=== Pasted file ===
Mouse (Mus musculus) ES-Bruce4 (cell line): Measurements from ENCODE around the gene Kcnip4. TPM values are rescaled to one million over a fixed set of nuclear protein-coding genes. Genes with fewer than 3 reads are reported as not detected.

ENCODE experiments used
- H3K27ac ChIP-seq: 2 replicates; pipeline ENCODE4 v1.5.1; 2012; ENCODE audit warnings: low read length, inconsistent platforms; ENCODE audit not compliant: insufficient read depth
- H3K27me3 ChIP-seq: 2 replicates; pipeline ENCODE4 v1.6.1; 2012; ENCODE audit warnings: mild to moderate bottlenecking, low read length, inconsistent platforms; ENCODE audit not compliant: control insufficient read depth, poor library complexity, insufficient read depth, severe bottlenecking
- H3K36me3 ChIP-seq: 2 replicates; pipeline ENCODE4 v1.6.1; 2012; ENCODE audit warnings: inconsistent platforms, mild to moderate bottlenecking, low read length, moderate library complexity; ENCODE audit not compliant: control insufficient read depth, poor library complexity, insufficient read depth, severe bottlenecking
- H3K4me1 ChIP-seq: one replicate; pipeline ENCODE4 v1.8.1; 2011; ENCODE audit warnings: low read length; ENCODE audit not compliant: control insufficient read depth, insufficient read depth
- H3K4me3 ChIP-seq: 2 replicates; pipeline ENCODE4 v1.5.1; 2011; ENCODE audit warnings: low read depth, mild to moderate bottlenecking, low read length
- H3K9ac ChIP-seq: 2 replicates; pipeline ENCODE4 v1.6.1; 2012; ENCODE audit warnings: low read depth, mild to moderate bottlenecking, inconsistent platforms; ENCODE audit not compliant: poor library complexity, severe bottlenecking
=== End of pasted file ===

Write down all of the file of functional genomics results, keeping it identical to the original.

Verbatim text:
Mouse (Mus musculus) ES-Bruce4 (cell line): Measurements from ENCODE around the gene Kcnip4. TPM values are rescaled to one million over a fixed set of nuclear protein-coding genes. Genes with fewer than 3 reads are reported as not detected.

ENCODE experiments used
- H3K27ac ChIP-seq: 2 replicates; pipeline ENCODE4 v1.5.1; 2012; ENCODE audit warnings: low read length, inconsistent platforms; ENCODE audit not compliant: insufficient read depth
- H3K27me3 ChIP-seq: 2 replicates; pipeline ENCODE4 v1.6.1; 2012; ENCODE audit warnings: mild to moderate bottlenecking, low read length, inconsistent platforms; ENCODE audit not compliant: control insufficient read depth, poor library complexity, insufficient read depth, severe bottlenecking
- H3K36me3 ChIP-seq: 2 replicates; pipeline ENCODE4 v1.6.1; 2012; ENCODE audit warnings: inconsistent platforms, mild to moderate bottlenecking, low read length, moderate library complexity; ENCODE audit not compliant: control insufficient read depth, poor library complexity, insufficient read depth, severe bottlenecking
- H3K4me1 ChIP-seq: one replicate; pipeline ENCODE4 v1.8.1; 2011; ENCODE audit warnings: low read length; ENCODE audit not compliant: control insufficient read depth, insufficient read depth
- H3K4me3 ChIP-seq: 2 replicates; pipeline ENCODE4 v1.5.1; 2011; ENCODE audit warnings: low read depth, mild to moderate bottlenecking, low read length
- H3K9ac ChIP-seq: 2 replicates; pipeline ENCODE4 v1.6.1; 2012; ENCODE audit warnings: low read depth, mild to moderate bottlenecking, inconsistent platforms; ENCODE audit not compliant: poor library complexity, severe bottlenecking